After All

The purpose of this post is to share a poem I wrote this week, but the context in which it arose is important, so here goes.

At 6PM this evening, the seven-day silent retreat called “Holy Days Sesshin” officially started. We monastics have been in gradual then hurried preparation from guest rooms, to monastery-wide floor cleaning, to altar ornamentation and more. It is the first sesshin of this kessei (100-day training period). The energy here is a wonderful blend of strong eagerness and bright nervousness. The week of sesshin is demanding, with long days and a lot of sitting meditation. There are also three “holy days,” commemorative events to celebrate the monastery and its community at large (Dai Bosatsu Day), the namesake of our lineage (Rinzai Day) and the birth of Siddartha Gautama (Buddha’s Birthday). Each of those days has distinct additions to the Dharma Hall altar, as well as its own chanting. These and other special events in the week has the resident monks on high attention to make sure all the details are covered. Overall, we are feeling a sense of vigor as we approach this seven-day journey in to human and universal consciousness, for the benefit and liberation of all beings.


My lead up to this retreat was not at all what I had imagined it to be, reminding me of the line in John Lennon’s song “Beautiful Boy,” “Life is what happens to you while you are busy making other plans.” During interim, I was doing four to six hours of Ashtanga yoga per week, in part, because yoga! and in part to be limber and tone for all the zazen, or sitting meditation, we will be doing during this retreat. It will be about six hours per day, which includes the time we will spend in morning service, special chanting sessions, the ceremonies, and dokusan (a private practice check-in with the Roshi). But leading up to kessei, duties increased, cutting yoga down to about an hour a week. Just as kessei started (March 24), I developed a chest and sinus cold. Fortunately it has been minor, but was just enough to fatigue me even more than our full schedule and six-hour nights for sleep. So no yoga since then. However, I have kept up vigor during zazen (well, except for a few sleepy and distracted sessions), and it created its own momentum to carry me in to sesshin.


What really lifted me up were the three dokusan sessions with Shinge Sherry Chayat, Roshi, the abbess of Dai Bosatsu/Zen Studies Society. We established a genuine and amicable teacher-student relationship last fall, and meeting with her this week was a seamless continuation of that. My illness was the topic on the middle night, and with it came the reminder of the purpose of meditation: to cultivate the ability to remain present and aware in the face of anything, non-reactive, aware and ready to respond from and as compassion and integrity. When Shinge asked how my practice was, I responded, “Who is sick? Who is aching? Who is tired?” We engaged in a delightful exchange about the impermanence of this human experience, and the importance, even urgency of recognizing the original and pure nature of our consciousness… that which is not phased by anything.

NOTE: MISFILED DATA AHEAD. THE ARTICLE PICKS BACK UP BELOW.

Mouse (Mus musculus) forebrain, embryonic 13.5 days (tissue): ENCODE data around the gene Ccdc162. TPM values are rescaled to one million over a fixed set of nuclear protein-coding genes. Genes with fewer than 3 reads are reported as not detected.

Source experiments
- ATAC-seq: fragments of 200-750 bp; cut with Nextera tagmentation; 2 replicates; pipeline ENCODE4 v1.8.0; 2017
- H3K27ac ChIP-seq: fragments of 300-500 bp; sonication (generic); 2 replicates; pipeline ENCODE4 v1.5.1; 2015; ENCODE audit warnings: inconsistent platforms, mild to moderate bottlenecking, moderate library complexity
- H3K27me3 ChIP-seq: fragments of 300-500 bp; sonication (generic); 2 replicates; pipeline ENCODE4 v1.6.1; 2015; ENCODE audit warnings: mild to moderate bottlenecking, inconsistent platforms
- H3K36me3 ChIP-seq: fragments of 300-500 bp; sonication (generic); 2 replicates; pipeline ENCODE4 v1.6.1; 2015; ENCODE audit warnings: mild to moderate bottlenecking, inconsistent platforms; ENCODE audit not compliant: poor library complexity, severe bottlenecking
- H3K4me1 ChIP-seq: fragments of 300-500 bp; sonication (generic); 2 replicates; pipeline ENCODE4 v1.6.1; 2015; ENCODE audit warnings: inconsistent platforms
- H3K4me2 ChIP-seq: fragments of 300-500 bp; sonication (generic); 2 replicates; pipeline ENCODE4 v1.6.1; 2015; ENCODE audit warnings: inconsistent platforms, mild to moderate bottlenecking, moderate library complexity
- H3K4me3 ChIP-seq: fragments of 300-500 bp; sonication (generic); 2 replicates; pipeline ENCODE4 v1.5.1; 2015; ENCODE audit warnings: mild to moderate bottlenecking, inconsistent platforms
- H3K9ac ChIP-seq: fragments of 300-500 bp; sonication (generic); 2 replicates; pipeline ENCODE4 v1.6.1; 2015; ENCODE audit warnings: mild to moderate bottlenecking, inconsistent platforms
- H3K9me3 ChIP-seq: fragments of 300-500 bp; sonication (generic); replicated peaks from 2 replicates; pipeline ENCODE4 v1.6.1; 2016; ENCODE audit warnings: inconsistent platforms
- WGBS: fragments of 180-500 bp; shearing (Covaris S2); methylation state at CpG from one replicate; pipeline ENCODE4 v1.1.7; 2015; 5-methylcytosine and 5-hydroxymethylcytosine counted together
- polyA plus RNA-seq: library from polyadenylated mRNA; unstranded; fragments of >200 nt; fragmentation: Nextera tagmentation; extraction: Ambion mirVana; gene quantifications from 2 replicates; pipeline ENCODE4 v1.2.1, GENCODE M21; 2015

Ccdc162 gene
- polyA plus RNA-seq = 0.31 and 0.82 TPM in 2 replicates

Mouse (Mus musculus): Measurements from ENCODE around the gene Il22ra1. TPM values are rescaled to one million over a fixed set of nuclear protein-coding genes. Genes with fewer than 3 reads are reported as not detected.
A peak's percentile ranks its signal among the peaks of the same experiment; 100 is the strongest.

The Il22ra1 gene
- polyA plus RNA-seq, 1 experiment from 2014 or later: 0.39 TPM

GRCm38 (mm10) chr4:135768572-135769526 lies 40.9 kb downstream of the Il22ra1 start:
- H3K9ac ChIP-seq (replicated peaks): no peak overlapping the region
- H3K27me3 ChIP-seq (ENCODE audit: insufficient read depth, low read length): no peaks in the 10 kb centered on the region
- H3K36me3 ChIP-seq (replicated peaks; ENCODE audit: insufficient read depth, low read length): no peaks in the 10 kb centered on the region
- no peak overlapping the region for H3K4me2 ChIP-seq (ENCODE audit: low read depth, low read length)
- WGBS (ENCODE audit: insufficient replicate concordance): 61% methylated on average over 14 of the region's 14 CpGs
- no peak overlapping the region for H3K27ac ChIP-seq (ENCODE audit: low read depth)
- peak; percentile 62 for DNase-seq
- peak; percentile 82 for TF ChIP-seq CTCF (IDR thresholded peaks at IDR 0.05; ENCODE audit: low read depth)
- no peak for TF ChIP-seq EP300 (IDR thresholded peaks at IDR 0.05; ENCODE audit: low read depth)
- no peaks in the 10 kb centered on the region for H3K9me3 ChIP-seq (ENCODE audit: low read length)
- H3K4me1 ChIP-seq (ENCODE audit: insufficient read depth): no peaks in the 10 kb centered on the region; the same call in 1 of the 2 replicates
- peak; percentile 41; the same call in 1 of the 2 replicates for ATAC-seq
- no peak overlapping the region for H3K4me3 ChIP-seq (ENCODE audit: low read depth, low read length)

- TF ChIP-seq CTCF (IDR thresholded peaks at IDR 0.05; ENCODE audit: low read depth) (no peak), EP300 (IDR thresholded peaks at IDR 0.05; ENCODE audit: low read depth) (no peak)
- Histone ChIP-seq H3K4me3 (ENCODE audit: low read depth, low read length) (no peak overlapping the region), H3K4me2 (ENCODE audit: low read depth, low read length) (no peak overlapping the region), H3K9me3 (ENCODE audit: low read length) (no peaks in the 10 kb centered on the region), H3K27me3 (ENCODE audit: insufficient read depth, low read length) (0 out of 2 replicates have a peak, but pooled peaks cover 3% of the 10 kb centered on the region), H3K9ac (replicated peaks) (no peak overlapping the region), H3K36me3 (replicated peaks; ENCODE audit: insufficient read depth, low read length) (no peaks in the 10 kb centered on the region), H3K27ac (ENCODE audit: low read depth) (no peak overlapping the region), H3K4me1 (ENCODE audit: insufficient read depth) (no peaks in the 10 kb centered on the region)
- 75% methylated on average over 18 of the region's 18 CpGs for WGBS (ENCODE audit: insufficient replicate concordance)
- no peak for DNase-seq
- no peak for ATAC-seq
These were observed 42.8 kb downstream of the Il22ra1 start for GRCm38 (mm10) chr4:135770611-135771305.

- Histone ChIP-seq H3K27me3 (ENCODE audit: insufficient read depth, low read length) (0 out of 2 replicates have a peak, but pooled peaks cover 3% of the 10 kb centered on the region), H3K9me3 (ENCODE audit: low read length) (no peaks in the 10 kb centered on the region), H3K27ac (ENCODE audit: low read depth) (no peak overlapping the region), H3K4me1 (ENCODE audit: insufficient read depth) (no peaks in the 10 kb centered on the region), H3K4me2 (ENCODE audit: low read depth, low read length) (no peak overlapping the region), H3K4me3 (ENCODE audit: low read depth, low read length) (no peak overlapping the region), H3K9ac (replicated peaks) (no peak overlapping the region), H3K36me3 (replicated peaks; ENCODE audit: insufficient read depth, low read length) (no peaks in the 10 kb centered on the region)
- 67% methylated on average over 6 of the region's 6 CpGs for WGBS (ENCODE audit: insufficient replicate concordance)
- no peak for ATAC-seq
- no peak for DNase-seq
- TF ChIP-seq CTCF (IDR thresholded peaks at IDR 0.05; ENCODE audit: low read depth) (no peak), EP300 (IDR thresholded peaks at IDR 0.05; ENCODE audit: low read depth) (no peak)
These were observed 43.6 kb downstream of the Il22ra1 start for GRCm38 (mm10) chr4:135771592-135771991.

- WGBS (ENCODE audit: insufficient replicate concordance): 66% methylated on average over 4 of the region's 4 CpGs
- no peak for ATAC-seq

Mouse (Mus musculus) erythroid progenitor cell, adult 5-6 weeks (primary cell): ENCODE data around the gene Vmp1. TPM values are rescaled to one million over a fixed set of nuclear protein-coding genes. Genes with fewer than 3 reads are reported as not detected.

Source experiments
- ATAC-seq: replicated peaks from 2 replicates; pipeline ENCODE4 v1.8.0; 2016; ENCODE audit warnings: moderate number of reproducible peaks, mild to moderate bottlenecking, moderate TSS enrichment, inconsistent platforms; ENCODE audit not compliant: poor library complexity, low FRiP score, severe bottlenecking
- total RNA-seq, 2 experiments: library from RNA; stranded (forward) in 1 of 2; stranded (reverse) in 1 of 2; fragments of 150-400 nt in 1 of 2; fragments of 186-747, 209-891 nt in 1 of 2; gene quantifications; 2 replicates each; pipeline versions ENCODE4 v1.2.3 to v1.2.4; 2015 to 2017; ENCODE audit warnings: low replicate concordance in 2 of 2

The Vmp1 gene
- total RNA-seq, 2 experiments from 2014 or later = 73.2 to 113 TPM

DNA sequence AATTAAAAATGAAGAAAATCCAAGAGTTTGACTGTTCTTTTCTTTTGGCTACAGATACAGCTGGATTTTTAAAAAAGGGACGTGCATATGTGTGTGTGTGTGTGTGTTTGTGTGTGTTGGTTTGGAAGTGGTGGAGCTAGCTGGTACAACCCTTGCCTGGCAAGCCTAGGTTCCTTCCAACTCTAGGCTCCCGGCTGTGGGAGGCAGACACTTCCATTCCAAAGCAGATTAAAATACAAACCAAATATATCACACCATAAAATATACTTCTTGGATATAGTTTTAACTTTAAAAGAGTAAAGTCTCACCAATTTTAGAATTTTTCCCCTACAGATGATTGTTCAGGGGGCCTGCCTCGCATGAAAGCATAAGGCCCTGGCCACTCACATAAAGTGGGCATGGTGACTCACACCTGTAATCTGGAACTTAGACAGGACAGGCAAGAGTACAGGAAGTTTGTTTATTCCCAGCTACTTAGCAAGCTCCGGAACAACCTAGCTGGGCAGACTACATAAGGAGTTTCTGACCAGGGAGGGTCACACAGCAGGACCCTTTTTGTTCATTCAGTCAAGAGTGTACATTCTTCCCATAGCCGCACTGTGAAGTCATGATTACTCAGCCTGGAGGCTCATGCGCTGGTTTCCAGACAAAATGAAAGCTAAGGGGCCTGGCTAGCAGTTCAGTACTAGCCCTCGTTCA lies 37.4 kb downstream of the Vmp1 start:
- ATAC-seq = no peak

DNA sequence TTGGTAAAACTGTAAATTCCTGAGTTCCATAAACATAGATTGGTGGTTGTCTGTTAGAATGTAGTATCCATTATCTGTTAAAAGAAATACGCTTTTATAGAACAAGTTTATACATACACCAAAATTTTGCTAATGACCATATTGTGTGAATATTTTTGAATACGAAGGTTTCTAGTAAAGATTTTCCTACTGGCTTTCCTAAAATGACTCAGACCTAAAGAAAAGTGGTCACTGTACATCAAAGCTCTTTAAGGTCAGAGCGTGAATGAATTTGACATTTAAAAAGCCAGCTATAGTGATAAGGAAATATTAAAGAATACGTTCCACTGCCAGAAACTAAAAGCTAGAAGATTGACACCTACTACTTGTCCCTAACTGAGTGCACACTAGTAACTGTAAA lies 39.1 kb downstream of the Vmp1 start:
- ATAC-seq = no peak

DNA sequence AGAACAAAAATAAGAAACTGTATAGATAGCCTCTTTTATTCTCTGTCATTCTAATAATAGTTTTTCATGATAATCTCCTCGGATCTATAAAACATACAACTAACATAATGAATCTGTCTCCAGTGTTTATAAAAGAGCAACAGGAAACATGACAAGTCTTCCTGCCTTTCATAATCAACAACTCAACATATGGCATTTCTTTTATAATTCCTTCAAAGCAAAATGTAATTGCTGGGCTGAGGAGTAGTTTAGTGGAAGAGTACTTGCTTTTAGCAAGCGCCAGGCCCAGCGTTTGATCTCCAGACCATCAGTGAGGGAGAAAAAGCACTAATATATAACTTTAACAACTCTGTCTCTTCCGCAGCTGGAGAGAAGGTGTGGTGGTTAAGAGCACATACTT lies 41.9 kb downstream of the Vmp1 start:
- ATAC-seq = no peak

Shinge Sherry Chayat, Roshi
The following day I was feeling significantly better, and thankfully was called on to help with some outdoor work. It was sunny and gorgeous, and the light, fresh air and physical effort helped me feel even better. Fellow monk Keirin and I had to drive the length of the 2.3 mile driveway and fill potholes with gravel. The camaraderie and vigor of the work were good medicine, particularly our deeper chats when we would pause for a break. It should be no surprise that most of a Zen monk’s conversations are about the dharma, practice, what we learn along the way. In fact, some of those conversations are quite essential to the evolution of our understanding and manifesting the awakened life.


In a moment while working alone, I reflected on what Doshin Michael Nelson, Roshi said to me last year. We were discussing my pattern of having deeper and deeper insights, yet relatively quickly losing touch with meditative mind, and going back to conditioned, egoic behavior. He said, “You keep looking over the edge then running away.” When I thought of that statement, I looked up from my work through the trees, to the sky, and felt and saw the unity of all things, that no thing is separate from another… there are no things, just appearances. In that moment, the bones of this poem came up, which I later fleshed out. I welcome your comments below, and will post about the sesshin next week.



After All

I have walked
and crawled
and been dragged
and danced
of scribbled miles
to try to find
and then
try to stay
at the edge of infinity ~
Every time
I looked over
I gasped with delight
froze in electric fear
and ran away
and again ~
at last
with One
True Breath
being breathed
there never was
an edge
after all
and nothing to do ~
In any direction
I step
I Am
Home ~
each step
is a drop
of water
merging with the ocean
there are no drops
and then
after all
no ocean


© Paco Tozan Vérin
30 March 2017

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